One of FDA?s major concerns with regard to repackaging operations is the use of

expiration dates that are supported by sound scientific data (stability studies). It

appears from this inspection that your practice is to apply the original manufacturer?s

expiration date (for bulk quantities of incoming finished drug products) to your

repackaged product, without conducting stability studies. FDA?s Draft Guideline on

Repackaging of Solid Oral Dosage Form Drug Products allows this practice, but only

under certain conditions, examples of which are:

A. The original bulk container of the drug product was not opened previously and the

entire contents are repackaged in one operation;

B. Where the original bulk drug manufacturer?s container was other than glass, the "

repackaging container was demonstrated to be equivalent to or exceed the original

bulk manufacturer?s container in terms of water vapor permeation and compatibility

with the drug product, or where the original bulk manufacturer?s container is

polyethylene, the repackaging container meets current USP (United States -Pharmacopoeia) standards for high density polyethylene containers;

C. The repackaging container meets or exceeds the original bulk manufacturer?s "

container specification for light transmission or meets the current USP standard for

light transmission;

D. The repackaging container meets or exceeds the special protective feature(s) of the

original" bulk manufacturer?s container, e.g., for the prevention leaching of container

material into the drug product or for maintaining low moisture; and

E. The repackaging container-closure system meets the current USP standards for a

"tight container" or a "well-closed container."

A copy of this guideline, with a complete set of conditions, is enclosed for your review. If

your firm fails to meet or chooses not to meet these conditions, you will be required to

conduct adequate stability studies to support the expirations dates of your repackaged


This inspection also revealed that your firm is not currently registered with the Food and

Drug Administration (FDA). Section 510(c) of the Act requires every firm engaged in the manufacture, preparation, propagation, compounding, or processing of drug products to

register with FDA. Under 21 CFR 210.3(b)(l 2), packaging and labeling operations are

included in the definition of the manufacture, processing, packing or holding of drug

products. In addition, Section 510(j) of the Act requires that your firm?s repackaged

drug products be listed with FDA. Failure to either register or list, in accordance with

Section 510, causes your firm?s products to be misbranded under Section 502(0) of the


The violations identified in this letter are not intended to be an all-inclusive list of

deficiencies at your facility. As a manufacturer of human drugs, you are responsible for

ensuring that your overall operations and the products you manufacture and distribute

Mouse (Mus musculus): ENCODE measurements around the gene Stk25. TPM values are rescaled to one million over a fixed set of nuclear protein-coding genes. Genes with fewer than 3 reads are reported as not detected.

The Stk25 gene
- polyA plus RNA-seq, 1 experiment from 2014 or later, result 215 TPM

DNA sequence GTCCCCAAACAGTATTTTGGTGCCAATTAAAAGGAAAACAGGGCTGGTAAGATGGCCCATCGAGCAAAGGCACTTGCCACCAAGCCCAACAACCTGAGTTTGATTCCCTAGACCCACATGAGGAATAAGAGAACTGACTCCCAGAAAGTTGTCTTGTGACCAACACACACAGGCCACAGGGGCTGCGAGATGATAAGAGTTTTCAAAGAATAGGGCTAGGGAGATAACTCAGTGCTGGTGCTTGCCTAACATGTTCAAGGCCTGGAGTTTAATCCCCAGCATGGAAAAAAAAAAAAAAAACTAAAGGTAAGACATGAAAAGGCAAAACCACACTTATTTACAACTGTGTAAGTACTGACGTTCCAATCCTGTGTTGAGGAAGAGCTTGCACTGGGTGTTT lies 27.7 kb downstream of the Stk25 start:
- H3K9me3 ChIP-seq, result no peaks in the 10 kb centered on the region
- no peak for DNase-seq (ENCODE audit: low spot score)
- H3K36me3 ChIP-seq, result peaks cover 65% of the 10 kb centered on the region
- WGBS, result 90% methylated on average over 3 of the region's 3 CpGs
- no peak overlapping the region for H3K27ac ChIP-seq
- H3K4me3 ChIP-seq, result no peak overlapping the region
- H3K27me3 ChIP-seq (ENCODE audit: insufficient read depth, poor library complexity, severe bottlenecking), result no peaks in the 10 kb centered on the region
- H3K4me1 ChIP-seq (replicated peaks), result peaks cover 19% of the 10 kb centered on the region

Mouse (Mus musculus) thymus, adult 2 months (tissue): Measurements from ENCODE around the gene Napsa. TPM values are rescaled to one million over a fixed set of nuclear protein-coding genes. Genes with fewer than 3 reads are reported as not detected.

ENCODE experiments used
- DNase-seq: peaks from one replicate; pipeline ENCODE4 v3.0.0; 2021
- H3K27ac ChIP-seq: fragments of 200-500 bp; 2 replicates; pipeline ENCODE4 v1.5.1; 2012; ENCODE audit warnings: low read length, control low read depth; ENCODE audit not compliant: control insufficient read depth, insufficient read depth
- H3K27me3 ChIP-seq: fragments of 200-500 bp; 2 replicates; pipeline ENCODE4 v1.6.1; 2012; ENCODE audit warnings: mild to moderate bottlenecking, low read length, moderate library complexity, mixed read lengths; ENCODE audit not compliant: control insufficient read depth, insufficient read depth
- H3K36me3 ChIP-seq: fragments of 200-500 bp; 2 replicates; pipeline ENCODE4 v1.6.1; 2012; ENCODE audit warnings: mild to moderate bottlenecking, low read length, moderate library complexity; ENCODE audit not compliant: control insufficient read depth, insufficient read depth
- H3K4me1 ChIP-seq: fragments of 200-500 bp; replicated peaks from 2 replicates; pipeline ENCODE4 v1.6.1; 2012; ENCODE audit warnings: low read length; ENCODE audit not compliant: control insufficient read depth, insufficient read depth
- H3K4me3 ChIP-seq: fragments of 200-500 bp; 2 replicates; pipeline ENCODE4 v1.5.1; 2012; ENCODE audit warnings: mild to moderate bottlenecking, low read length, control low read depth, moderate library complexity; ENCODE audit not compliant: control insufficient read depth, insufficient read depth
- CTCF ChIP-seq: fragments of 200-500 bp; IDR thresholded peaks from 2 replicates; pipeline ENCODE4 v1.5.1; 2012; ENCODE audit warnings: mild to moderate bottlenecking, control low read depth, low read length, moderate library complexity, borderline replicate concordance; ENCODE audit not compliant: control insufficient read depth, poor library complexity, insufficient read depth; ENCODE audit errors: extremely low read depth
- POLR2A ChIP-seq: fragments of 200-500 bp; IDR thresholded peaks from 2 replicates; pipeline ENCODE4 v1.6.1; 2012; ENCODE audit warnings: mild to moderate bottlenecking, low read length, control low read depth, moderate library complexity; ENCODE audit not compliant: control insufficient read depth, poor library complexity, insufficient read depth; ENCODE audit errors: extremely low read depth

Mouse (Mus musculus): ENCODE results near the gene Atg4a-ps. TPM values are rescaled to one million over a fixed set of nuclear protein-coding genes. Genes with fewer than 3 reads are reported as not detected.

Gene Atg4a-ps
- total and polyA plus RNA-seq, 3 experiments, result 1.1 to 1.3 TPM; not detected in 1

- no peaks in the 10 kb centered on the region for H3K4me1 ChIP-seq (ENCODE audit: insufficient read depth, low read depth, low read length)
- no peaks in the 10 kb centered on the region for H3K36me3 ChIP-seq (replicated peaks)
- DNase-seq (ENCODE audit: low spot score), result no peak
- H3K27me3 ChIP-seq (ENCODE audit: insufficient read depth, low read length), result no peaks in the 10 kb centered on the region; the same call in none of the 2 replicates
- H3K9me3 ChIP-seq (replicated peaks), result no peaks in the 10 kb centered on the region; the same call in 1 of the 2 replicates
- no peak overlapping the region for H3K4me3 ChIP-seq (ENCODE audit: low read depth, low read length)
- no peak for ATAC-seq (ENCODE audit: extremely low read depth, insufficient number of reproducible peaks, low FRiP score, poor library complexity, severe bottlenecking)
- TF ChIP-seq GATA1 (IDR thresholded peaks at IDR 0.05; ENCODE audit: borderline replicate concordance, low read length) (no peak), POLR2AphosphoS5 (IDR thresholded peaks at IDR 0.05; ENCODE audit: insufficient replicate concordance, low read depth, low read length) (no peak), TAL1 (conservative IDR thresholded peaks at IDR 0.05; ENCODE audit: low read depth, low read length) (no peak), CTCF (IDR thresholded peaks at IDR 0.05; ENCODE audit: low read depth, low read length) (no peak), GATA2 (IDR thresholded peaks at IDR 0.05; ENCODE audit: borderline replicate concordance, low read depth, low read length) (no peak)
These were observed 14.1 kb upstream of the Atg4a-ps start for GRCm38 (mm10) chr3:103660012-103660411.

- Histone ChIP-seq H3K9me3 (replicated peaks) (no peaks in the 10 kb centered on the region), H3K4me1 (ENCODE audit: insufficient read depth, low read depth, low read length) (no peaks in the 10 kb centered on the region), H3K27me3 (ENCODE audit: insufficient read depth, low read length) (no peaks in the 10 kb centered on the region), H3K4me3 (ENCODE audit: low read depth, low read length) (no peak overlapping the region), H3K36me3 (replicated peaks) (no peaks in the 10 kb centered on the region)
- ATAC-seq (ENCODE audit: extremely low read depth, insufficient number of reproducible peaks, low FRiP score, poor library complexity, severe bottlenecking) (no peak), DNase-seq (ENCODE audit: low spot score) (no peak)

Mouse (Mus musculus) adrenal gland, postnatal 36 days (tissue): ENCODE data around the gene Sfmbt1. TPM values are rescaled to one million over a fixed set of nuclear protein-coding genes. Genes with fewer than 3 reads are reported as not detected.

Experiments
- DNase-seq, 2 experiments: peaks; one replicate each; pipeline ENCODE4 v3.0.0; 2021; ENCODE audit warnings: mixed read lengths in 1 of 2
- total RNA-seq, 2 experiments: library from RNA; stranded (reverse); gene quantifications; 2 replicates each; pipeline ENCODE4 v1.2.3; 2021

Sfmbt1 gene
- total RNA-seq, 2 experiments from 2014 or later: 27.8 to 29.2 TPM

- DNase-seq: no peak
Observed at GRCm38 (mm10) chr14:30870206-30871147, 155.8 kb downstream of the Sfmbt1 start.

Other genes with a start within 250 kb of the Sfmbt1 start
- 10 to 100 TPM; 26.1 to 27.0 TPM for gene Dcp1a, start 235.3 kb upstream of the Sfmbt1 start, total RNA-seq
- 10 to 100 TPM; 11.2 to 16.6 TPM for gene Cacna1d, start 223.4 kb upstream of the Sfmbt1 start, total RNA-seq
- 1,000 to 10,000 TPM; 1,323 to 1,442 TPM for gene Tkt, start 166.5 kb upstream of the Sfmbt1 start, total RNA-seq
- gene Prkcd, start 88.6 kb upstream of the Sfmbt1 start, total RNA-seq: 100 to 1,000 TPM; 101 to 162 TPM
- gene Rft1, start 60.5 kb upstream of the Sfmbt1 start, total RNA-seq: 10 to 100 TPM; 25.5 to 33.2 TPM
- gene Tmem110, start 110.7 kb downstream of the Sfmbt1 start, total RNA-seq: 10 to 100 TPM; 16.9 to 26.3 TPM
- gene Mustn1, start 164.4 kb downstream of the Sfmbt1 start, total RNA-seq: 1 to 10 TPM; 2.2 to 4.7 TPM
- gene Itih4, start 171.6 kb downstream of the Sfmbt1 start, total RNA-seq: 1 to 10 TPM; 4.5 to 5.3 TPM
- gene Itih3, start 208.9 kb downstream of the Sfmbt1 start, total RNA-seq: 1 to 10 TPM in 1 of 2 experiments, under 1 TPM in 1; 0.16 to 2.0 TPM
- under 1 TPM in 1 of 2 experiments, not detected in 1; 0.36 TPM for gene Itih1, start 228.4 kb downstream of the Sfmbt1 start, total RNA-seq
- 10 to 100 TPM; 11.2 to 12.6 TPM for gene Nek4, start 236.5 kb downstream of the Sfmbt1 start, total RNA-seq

conform to each requirement of the Act and the regulations.

Other federal agencies are advised of the issuance of all Warning Letters about drugs,

so that they may take this information into account when considering the award of

contracts. They may elect to defer or discontinue payment for any health care product

in violation of federal law.

You should take prompt action to correct these deviations. Failure to promptly correct

these deviations may result in regulatory. action being initiated by the FDA without

further notice. These actions include, but are not limited to, seizure, and/or injunction.

Please notify this office in writing, within fifteen (15) working days of the receipt of this letter, of the specific steps you have taken to correct the noted violations. Your response should include:

  • an explanation of each step that has or will be taken to correct the current violations, violations and to identify and make corrections to any underlying system problems necessary to assure that similar violations will not recur;
  • any reason for a delay, if corrective action cannot be completed within 15 working days and the time within which these corrections will be completed;
  • any documentation demonstrating that corrections have been achieved.

In your written response, please provide any plan of action you intend to take, as a

result of this letter, with regard to products that are already in commercial-distribution as

well as those finished products in your control that were produced under these violative


Furthermore, we request that you update this office in writing as full corrective actions

are completed and ultimately when you believe that your facility is in compliance with

cGMP regulations, so that a verification inspection can be scheduled. Only when

corrections have been verified will this office withdraw our. advisory to Federal agencies

concerning the award of government contracts. Any delays in implementing a full

corrective action plan may result in an inspection by FDA and contemplation of further

regulatory action.

If you have any questions concerning this matter, please contact Mark Lookabaugh,

Compliance Officer at 781-596-7757.


Gail A. Costello


New England District